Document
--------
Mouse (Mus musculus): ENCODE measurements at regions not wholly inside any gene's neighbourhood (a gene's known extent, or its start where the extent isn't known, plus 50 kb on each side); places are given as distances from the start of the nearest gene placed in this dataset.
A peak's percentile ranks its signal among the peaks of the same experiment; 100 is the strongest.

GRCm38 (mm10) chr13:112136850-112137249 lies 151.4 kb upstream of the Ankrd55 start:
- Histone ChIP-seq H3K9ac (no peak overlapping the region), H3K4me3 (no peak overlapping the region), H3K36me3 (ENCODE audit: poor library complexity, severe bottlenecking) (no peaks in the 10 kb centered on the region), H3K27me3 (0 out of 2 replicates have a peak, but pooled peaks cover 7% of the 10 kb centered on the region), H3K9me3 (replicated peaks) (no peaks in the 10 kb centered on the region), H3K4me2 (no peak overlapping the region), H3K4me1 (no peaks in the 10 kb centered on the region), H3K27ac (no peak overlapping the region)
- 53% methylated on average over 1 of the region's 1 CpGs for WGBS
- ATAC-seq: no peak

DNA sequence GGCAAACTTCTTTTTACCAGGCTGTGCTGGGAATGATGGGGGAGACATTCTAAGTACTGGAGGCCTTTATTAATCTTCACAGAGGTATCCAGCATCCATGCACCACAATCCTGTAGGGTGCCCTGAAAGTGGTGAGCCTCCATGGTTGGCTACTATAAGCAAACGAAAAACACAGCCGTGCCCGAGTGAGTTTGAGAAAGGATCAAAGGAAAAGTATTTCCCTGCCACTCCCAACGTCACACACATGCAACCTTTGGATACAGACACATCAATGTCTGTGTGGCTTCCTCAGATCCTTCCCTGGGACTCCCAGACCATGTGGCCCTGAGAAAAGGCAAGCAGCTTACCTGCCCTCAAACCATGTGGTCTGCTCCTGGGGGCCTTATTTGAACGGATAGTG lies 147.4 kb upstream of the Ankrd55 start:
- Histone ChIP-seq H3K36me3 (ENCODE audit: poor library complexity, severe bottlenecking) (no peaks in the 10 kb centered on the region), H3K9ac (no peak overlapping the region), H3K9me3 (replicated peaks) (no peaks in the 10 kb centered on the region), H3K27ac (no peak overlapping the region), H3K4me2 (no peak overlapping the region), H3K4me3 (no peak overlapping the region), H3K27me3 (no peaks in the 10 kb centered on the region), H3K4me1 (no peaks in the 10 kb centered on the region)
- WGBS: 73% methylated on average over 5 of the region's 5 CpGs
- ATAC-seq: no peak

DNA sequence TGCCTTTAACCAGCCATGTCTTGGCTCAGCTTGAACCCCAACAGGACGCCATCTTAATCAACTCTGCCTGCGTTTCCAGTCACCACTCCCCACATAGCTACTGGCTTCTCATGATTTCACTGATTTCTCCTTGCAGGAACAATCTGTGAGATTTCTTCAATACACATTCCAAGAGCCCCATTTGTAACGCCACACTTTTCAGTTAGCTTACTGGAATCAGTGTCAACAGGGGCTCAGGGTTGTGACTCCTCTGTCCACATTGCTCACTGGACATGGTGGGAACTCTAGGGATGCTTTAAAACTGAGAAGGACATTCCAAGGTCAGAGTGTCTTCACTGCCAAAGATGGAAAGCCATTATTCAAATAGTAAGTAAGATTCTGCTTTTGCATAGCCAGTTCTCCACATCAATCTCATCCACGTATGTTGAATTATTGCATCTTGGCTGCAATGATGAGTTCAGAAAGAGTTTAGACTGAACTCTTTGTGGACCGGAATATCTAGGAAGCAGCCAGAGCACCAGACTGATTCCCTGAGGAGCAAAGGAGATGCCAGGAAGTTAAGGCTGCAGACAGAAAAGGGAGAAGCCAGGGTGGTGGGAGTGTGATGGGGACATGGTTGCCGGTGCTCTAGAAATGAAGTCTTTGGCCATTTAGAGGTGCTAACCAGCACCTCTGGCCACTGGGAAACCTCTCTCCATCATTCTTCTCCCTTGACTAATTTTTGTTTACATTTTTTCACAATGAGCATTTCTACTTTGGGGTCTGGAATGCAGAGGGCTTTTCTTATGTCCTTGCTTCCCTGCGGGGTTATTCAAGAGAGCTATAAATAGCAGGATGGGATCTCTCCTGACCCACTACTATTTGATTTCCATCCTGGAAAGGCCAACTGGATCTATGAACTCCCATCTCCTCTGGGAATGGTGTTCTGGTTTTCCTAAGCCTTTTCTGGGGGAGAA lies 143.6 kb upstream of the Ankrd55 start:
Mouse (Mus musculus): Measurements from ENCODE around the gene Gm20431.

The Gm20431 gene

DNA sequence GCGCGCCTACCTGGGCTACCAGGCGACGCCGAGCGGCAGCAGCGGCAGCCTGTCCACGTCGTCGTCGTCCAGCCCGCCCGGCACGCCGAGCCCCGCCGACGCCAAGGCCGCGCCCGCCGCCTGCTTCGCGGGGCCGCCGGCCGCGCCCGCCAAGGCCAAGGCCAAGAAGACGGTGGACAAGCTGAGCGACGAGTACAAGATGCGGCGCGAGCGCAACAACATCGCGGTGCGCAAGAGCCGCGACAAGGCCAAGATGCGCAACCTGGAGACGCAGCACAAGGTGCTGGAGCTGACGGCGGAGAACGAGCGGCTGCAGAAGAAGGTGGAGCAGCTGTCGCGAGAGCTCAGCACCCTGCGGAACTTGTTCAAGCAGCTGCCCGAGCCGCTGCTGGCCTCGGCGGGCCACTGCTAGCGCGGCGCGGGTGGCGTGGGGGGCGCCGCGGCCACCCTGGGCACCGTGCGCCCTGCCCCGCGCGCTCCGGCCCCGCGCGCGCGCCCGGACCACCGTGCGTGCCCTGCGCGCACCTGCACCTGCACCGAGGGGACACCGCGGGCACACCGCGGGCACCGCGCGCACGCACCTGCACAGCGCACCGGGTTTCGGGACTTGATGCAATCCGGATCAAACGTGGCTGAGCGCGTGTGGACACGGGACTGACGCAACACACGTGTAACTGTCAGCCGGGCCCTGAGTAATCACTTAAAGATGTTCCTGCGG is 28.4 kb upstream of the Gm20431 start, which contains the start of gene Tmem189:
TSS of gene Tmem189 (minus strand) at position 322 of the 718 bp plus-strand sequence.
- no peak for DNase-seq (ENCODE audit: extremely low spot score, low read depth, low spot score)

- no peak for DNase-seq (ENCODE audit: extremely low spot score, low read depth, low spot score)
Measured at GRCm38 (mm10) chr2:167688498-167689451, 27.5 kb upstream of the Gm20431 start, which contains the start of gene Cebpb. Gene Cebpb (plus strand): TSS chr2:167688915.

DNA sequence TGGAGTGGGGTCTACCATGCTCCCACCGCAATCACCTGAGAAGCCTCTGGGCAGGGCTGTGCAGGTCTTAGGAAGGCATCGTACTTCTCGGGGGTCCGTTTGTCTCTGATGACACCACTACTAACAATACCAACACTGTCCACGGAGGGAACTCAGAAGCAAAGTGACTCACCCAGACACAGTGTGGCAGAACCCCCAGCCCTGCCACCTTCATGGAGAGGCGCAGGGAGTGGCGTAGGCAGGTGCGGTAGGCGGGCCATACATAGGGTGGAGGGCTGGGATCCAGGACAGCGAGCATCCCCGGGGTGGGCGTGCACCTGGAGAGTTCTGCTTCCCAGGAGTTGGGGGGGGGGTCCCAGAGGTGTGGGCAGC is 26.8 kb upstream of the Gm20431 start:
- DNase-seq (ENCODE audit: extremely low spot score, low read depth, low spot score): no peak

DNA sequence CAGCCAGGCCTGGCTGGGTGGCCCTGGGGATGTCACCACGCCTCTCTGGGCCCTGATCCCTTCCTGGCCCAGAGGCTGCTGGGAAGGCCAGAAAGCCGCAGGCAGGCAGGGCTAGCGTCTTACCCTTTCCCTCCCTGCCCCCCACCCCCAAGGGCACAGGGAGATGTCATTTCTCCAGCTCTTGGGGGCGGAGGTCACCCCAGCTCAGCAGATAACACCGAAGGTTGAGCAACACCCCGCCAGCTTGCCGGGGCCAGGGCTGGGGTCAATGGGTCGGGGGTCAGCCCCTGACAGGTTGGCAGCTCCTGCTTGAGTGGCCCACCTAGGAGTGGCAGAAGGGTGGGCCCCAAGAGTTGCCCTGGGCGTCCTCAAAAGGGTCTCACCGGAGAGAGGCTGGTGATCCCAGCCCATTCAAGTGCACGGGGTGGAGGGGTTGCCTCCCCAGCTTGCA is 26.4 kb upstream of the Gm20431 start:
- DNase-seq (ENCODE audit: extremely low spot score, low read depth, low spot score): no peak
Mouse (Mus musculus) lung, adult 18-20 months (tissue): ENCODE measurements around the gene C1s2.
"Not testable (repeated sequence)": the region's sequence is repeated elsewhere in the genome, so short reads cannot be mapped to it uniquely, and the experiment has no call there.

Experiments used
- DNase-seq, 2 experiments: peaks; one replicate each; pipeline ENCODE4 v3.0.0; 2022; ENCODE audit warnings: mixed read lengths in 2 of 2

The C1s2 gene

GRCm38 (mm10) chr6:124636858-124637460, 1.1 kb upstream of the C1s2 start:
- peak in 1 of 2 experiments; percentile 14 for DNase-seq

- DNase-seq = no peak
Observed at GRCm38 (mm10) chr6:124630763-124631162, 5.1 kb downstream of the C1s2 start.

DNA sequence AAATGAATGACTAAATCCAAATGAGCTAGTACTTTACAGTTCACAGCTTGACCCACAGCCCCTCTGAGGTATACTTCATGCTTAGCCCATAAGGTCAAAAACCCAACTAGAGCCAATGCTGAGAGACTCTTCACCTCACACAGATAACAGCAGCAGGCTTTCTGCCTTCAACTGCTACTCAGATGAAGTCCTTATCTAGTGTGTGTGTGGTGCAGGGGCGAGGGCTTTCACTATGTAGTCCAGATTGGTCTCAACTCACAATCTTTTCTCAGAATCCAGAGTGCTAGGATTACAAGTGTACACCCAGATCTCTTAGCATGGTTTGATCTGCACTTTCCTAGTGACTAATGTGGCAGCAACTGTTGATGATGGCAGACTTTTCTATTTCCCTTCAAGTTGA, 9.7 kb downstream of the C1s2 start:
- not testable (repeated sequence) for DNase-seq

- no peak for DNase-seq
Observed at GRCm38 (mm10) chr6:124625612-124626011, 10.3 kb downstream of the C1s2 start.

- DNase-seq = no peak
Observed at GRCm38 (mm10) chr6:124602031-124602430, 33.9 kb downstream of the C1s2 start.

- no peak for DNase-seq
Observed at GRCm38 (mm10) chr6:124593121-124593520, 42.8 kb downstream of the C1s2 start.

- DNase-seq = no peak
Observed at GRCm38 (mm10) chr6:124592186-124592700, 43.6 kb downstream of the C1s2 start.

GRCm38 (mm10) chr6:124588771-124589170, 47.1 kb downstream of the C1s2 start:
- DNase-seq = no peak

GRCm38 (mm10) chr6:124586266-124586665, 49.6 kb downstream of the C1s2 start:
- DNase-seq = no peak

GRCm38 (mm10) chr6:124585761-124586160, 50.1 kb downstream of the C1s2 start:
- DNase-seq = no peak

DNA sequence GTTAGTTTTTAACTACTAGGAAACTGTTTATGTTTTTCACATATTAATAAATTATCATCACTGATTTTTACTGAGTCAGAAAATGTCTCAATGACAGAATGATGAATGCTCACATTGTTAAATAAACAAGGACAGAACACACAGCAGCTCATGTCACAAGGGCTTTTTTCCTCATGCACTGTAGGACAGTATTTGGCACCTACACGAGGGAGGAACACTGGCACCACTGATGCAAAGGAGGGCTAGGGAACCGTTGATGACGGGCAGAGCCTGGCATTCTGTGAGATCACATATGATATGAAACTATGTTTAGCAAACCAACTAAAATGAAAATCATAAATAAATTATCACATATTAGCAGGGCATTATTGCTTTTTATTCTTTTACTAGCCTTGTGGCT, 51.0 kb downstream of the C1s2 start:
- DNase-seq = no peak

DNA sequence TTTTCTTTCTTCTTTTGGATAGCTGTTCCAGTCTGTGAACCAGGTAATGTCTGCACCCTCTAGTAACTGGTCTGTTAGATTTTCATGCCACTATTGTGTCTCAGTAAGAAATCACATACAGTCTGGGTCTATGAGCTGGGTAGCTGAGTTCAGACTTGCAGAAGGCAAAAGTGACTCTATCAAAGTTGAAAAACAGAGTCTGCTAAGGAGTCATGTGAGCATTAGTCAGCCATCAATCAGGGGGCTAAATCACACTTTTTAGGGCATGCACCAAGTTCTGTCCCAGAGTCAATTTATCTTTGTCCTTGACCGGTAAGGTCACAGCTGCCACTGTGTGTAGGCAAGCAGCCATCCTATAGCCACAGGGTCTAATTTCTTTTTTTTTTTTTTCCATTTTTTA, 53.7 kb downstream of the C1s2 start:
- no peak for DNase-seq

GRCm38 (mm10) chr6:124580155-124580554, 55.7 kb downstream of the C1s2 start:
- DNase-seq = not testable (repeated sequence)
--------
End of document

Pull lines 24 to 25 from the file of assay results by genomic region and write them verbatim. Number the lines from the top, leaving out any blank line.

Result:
"Not testable (repeated sequence)": the region's sequence is repeated elsewhere in the genome, so short reads cannot be mapped to it uniquely, and the experiment has no call there.

Experiments used